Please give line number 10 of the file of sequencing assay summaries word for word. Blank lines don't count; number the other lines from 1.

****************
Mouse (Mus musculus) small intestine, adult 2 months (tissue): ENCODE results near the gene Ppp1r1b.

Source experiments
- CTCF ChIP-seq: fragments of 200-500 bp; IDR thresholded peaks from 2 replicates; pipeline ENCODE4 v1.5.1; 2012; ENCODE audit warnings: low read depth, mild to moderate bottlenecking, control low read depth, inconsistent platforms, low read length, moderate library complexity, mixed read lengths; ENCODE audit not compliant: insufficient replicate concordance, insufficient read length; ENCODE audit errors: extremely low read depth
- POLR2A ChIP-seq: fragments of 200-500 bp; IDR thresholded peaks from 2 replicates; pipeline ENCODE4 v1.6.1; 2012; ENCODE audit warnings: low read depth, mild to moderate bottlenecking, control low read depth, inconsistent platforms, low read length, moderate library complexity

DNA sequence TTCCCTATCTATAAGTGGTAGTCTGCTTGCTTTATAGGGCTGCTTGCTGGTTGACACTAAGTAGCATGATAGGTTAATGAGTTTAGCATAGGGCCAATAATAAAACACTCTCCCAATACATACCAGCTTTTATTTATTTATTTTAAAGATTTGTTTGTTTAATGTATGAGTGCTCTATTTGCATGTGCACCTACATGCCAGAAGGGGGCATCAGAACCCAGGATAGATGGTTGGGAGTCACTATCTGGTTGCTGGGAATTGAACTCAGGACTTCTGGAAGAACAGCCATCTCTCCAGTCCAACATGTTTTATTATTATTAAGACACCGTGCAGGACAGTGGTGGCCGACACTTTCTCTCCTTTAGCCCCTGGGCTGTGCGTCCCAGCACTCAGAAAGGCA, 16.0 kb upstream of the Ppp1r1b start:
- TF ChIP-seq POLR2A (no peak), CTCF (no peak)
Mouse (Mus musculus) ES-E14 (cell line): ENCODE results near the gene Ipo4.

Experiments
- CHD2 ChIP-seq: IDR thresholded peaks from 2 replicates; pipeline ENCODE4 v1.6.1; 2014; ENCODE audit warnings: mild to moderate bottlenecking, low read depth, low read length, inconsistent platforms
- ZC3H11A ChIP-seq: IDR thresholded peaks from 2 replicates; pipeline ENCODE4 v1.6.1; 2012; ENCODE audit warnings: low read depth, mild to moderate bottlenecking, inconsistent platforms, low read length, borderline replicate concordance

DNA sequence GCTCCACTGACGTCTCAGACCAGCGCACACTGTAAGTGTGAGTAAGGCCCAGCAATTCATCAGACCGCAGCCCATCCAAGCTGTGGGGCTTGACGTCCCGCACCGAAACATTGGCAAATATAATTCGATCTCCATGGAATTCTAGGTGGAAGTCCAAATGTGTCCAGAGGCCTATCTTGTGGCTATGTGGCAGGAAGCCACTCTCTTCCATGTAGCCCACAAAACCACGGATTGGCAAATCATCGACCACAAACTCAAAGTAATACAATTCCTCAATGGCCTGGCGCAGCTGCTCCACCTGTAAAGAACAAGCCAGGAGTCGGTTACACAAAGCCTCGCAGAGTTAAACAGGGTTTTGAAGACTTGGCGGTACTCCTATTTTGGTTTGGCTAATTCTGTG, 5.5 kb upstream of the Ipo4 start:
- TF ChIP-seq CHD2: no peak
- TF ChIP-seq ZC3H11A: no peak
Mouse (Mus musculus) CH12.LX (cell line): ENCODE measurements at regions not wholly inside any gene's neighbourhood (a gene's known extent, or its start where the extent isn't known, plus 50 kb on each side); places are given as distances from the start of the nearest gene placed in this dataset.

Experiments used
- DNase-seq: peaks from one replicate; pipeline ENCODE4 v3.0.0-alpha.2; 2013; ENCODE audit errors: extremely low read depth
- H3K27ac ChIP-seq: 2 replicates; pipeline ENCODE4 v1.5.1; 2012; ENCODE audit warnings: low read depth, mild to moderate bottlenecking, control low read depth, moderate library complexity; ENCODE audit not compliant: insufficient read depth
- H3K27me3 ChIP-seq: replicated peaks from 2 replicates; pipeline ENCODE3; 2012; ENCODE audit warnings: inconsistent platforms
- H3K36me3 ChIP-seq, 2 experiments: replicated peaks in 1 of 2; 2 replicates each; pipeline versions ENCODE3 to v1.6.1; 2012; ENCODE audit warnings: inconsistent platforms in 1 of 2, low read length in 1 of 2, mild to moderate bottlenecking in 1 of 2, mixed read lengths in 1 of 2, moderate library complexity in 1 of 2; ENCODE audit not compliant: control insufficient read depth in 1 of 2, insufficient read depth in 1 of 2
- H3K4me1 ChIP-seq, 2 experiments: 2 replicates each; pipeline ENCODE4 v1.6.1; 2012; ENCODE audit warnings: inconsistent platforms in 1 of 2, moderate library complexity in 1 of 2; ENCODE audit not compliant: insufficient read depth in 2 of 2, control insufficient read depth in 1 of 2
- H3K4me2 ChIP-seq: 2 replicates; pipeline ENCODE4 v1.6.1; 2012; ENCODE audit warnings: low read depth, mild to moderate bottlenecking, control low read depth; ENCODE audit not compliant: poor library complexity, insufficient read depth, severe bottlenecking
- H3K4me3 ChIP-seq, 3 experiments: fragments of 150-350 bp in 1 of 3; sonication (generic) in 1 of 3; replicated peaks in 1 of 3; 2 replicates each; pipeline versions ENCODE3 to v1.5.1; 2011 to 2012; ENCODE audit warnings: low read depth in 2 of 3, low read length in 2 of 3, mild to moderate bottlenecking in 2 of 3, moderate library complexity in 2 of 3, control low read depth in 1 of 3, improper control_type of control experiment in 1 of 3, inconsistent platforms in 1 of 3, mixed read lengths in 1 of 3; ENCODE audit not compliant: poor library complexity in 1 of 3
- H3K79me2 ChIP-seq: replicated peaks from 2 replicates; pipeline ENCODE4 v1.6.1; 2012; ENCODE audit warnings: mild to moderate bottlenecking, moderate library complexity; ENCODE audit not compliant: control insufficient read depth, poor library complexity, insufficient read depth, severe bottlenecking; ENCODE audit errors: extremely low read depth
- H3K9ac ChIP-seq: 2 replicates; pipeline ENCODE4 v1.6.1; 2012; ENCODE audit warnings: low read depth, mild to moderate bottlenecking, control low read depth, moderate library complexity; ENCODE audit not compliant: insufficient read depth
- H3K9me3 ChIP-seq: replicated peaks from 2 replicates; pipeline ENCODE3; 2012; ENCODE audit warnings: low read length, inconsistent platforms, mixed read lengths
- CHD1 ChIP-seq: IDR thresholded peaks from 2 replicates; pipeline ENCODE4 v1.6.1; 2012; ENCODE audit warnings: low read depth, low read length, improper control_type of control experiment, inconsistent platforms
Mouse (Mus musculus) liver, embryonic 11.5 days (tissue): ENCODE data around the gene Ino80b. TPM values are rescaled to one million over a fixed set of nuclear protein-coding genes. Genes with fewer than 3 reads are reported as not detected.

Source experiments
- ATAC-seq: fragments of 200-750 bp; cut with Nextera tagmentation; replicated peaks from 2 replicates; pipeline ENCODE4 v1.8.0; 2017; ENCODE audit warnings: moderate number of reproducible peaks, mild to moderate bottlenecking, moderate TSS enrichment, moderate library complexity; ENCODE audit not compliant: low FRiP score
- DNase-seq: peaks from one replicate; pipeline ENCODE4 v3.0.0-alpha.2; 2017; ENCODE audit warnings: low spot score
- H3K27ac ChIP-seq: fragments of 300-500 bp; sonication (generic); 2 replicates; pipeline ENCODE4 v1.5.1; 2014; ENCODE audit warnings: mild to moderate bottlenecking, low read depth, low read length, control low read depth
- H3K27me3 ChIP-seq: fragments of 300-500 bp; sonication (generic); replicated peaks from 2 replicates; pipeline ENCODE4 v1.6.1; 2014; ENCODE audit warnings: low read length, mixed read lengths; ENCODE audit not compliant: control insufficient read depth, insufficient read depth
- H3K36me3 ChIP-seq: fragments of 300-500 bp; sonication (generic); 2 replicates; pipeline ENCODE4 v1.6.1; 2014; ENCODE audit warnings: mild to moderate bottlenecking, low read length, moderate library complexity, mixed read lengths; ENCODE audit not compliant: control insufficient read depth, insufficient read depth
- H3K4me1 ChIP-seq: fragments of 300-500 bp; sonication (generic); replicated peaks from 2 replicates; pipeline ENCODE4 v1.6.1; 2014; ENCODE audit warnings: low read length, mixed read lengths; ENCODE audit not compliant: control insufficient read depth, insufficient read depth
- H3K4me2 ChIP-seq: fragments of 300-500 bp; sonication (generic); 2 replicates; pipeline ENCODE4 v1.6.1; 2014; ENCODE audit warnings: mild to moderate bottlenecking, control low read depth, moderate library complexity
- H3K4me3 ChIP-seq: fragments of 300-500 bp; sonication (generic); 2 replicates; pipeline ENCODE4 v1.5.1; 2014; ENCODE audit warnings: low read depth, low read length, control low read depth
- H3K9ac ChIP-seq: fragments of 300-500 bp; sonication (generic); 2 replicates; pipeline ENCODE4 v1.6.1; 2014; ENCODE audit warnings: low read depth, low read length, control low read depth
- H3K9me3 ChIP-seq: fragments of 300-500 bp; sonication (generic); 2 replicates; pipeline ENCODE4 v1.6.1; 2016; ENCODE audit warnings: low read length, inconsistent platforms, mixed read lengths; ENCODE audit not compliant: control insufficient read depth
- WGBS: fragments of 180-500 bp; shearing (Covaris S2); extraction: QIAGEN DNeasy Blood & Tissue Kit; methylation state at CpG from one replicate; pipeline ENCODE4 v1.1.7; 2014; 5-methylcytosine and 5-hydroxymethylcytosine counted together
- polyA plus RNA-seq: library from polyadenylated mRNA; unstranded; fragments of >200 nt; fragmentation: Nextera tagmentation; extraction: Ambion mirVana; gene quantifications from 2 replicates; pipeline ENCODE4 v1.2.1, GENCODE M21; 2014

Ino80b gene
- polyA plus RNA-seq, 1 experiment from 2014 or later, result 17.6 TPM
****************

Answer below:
- ZC3H11A ChIP-seq: IDR thresholded peaks from 2 replicates; pipeline ENCODE4 v1.6.1; 2012; ENCODE audit warnings: low read depth, mild to moderate bottlenecking, inconsistent platforms, low read length, borderline replicate concordance